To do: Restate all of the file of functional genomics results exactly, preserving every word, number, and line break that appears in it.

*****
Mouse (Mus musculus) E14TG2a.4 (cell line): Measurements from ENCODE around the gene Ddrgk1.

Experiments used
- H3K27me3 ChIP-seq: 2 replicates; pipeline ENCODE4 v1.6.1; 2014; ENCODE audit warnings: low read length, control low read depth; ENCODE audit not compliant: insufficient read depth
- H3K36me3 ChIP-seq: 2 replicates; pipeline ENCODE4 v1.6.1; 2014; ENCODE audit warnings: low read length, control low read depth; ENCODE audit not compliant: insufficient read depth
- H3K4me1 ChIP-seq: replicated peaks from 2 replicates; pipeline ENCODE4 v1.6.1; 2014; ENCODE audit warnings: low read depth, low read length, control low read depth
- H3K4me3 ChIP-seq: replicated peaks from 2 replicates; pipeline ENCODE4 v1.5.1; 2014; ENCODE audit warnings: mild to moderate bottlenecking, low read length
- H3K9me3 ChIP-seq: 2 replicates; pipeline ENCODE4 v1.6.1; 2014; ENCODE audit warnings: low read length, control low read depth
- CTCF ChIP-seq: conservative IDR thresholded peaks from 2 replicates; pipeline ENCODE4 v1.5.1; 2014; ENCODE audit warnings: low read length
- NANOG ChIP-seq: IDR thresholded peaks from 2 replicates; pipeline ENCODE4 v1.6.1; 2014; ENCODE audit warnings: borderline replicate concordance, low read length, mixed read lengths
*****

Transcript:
Mouse (Mus musculus) E14TG2a.4 (cell line): Measurements from ENCODE around the gene Ddrgk1.

Experiments used
- H3K27me3 ChIP-seq: 2 replicates; pipeline ENCODE4 v1.6.1; 2014; ENCODE audit warnings: low read length, control low read depth; ENCODE audit not compliant: insufficient read depth
- H3K36me3 ChIP-seq: 2 replicates; pipeline ENCODE4 v1.6.1; 2014; ENCODE audit warnings: low read length, control low read depth; ENCODE audit not compliant: insufficient read depth
- H3K4me1 ChIP-seq: replicated peaks from 2 replicates; pipeline ENCODE4 v1.6.1; 2014; ENCODE audit warnings: low read depth, low read length, control low read depth
- H3K4me3 ChIP-seq: replicated peaks from 2 replicates; pipeline ENCODE4 v1.5.1; 2014; ENCODE audit warnings: mild to moderate bottlenecking, low read length
- H3K9me3 ChIP-seq: 2 replicates; pipeline ENCODE4 v1.6.1; 2014; ENCODE audit warnings: low read length, control low read depth
- CTCF ChIP-seq: conservative IDR thresholded peaks from 2 replicates; pipeline ENCODE4 v1.5.1; 2014; ENCODE audit warnings: low read length
- NANOG ChIP-seq: IDR thresholded peaks from 2 replicates; pipeline ENCODE4 v1.6.1; 2014; ENCODE audit warnings: borderline replicate concordance, low read length, mixed read lengths